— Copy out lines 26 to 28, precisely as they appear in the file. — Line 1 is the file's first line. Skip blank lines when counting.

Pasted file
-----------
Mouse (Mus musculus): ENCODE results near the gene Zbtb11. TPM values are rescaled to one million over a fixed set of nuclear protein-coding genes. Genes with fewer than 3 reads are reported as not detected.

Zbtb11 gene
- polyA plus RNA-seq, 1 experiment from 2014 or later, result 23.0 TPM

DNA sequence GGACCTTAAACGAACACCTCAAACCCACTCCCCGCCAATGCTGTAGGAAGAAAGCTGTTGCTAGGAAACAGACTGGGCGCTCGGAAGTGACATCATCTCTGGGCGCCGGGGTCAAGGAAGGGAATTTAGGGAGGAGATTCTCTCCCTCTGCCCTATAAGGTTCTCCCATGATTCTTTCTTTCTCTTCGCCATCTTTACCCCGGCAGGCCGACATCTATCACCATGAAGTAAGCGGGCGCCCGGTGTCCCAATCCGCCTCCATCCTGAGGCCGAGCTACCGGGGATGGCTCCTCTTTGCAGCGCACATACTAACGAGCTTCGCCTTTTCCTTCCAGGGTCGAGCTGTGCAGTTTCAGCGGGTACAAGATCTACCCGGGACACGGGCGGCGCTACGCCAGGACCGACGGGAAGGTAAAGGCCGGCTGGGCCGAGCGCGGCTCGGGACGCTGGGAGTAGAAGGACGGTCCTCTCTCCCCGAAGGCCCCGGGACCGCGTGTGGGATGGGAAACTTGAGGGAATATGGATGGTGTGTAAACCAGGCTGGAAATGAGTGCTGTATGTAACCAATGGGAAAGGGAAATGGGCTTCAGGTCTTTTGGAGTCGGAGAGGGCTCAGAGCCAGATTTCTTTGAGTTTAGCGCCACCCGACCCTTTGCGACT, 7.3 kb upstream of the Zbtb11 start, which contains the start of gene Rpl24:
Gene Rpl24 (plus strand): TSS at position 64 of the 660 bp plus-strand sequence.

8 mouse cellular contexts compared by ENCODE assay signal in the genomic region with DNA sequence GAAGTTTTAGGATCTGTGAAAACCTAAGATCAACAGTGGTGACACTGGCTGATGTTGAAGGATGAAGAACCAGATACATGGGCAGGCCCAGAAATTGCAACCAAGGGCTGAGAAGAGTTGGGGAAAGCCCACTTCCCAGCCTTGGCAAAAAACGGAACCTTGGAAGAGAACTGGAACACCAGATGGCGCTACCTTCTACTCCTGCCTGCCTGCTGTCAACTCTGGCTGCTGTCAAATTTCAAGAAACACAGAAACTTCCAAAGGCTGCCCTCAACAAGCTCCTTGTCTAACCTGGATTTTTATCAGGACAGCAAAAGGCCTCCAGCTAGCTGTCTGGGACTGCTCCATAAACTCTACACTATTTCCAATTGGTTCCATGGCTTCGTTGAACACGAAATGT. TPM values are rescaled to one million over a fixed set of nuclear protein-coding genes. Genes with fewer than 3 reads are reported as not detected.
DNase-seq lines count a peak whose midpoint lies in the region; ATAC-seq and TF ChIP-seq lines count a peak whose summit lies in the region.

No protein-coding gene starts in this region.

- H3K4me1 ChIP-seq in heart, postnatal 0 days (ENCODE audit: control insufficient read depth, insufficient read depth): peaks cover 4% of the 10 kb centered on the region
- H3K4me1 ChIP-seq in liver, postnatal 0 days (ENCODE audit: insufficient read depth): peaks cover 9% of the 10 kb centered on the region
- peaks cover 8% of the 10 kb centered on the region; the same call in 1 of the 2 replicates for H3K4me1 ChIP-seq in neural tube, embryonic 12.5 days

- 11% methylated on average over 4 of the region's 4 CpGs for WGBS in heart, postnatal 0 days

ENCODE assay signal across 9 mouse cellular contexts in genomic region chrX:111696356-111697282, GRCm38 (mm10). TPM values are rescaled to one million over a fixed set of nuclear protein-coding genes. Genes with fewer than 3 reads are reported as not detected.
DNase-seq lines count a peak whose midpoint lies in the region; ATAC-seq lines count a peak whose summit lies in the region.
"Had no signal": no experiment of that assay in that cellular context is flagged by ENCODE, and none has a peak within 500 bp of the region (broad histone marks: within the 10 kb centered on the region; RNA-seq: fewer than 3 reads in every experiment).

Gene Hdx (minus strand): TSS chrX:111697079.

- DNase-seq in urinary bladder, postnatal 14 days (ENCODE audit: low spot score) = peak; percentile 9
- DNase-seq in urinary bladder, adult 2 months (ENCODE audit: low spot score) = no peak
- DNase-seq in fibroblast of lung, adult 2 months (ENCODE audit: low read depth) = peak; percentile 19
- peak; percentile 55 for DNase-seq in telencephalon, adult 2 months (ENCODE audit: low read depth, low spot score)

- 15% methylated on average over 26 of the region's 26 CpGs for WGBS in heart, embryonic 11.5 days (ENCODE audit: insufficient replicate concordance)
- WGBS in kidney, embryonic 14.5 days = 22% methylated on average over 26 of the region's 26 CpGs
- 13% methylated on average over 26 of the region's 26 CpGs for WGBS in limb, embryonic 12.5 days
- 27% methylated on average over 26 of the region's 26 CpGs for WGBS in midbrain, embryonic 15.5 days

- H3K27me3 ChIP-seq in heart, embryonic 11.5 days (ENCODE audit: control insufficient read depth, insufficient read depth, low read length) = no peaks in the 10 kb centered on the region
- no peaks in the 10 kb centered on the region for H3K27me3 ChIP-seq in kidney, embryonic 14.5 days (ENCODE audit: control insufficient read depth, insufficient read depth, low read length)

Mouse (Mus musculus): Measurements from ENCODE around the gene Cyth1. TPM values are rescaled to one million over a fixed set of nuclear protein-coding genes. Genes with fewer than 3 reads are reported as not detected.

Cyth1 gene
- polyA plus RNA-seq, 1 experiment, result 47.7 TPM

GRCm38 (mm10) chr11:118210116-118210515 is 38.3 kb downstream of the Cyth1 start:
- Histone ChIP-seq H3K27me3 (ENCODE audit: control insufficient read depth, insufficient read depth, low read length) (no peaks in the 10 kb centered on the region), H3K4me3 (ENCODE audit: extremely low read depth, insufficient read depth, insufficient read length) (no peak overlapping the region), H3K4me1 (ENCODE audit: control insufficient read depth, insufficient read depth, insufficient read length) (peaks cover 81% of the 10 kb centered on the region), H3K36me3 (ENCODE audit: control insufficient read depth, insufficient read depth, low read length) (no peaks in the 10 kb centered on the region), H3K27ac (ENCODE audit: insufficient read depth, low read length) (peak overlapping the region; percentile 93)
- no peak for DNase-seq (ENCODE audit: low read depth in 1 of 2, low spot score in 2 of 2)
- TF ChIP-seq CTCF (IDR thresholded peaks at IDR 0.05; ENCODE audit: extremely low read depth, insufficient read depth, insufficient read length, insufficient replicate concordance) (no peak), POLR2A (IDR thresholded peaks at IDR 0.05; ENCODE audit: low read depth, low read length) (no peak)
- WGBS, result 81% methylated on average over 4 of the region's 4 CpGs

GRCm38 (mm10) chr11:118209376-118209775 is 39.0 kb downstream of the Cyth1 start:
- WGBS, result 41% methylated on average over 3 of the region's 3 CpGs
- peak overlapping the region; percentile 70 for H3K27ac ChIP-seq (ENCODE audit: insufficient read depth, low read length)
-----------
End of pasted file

- no peaks in the 10 kb centered on the region for H3K27me3 ChIP-seq in kidney, embryonic 14.5 days (ENCODE audit: control insufficient read depth, insufficient read depth, low read length)

Mouse (Mus musculus): Measurements from ENCODE around the gene Cyth1. TPM values are rescaled to one million over a fixed set of nuclear protein-coding genes. Genes with fewer than 3 reads are reported as not detected.

Cyth1 gene